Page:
( photo by B. Curtis )
With any moment of uncertainty, I should grab my camera. There are a few moments of “wow” I could have photographed that, but was too in the moment to snap. Shockingly and naively, I snapped without thought when we started this farm. I have photos of heifers running through fences.
What was I thinking?! Why was I snapping?!
Not two minutes later, a three-year-old reads to the neighbours in a tutu.
Now, with a bit of experience and prediction, I leave the camera behind when things are new or take place with unknown outcome. But I shouldn’t.
“Leftie” has a horn that is growing the wrong way. It’s headed towards her head. Brent cut it off today. I had ideas of how cutting this horn would go. I’m thinking a horn-i-cure. I was thinking, “ow.” The horns are like nails.
The cage did well. The rope did okay, but it was the nose thing-oes that did the trick. She was calm and ready while Brent sawed off her wrong way horn. After Brent attached the nose thing, she was ready. I held it tight and she almost fell asleep. He cut her horn in minutes and she was back with the herd.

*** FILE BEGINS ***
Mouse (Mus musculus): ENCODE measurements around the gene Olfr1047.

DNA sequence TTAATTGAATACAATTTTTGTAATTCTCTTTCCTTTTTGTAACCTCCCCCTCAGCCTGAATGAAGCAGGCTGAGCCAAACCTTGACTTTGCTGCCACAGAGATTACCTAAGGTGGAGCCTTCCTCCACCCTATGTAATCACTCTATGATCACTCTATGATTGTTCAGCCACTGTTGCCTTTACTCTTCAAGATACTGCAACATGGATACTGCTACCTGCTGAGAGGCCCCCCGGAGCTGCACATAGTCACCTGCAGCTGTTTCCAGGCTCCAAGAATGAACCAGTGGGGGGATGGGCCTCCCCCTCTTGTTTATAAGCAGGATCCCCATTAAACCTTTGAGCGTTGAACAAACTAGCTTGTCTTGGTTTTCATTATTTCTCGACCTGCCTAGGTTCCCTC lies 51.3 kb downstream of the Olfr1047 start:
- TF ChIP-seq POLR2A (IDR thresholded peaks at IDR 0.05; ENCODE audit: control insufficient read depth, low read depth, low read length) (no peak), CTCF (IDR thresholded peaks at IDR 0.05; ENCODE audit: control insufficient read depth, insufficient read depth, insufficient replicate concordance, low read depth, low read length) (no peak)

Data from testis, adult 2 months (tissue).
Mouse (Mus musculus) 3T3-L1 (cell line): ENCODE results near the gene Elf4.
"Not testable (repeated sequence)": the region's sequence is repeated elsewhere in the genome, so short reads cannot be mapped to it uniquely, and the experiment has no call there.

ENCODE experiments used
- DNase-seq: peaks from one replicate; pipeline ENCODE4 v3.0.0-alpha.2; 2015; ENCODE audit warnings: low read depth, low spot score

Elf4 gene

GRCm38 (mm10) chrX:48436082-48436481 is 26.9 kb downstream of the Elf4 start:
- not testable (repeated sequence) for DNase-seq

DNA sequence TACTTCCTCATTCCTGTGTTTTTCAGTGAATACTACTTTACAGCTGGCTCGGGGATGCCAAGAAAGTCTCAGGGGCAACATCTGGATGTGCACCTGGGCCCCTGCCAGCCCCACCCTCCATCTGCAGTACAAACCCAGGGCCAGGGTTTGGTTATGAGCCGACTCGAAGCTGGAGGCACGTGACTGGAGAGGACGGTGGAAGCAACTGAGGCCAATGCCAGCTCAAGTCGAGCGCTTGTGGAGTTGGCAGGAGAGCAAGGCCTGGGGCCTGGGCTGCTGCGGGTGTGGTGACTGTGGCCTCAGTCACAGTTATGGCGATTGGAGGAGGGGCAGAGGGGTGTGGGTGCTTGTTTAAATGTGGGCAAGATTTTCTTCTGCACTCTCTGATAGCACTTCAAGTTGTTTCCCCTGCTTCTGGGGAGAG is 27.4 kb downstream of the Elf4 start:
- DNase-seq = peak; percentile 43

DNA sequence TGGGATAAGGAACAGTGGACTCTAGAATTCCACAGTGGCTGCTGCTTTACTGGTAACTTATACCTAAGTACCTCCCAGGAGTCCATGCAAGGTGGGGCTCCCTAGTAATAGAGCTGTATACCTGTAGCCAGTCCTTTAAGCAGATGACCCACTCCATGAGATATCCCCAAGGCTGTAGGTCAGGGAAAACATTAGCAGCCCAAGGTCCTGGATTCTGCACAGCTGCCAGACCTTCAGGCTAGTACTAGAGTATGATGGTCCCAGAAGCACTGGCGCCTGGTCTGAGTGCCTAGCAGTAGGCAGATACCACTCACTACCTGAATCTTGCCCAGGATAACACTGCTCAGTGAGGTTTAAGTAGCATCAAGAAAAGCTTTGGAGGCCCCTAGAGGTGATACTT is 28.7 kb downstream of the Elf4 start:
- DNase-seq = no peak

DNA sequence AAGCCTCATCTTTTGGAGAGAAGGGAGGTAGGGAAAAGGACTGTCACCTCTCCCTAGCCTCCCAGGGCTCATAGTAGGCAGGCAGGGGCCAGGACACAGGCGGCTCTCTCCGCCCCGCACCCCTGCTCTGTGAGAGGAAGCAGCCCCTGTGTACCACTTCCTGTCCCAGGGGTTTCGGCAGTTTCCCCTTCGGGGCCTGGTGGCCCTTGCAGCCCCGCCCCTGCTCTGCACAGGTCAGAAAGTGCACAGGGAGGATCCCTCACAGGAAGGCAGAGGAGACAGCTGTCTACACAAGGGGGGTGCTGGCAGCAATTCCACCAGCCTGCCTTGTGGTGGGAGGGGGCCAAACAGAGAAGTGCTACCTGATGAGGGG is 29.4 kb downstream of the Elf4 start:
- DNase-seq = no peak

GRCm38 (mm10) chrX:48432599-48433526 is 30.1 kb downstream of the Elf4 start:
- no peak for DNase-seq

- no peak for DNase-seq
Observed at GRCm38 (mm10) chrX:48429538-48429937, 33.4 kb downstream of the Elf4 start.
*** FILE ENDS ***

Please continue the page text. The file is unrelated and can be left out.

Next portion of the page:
“Leftie” is a lovely cow. Her crazy horn could have come about for a number of reasons. No reason to cull her.
It was a big cow day today. A big infrastructure day. I snapped some photos while Brent was busy fencing a new paddock. He’s the guy by the white Toyota Hilux.
The wood pile is dry, but diminishing what with fencing and cold weather.
The chooks that should be in Nebraska are scratching around the courtyard.
The cows are happy, the bulls are in. I’m looking for Lefite to see how she’s going.
After today, we will have some mince, some veal and some lovely, tasty, tender beef for sale very soon ( inquire within ).
… and in other early photos, I offer you this gem. Don’t touch. It’s danger of death.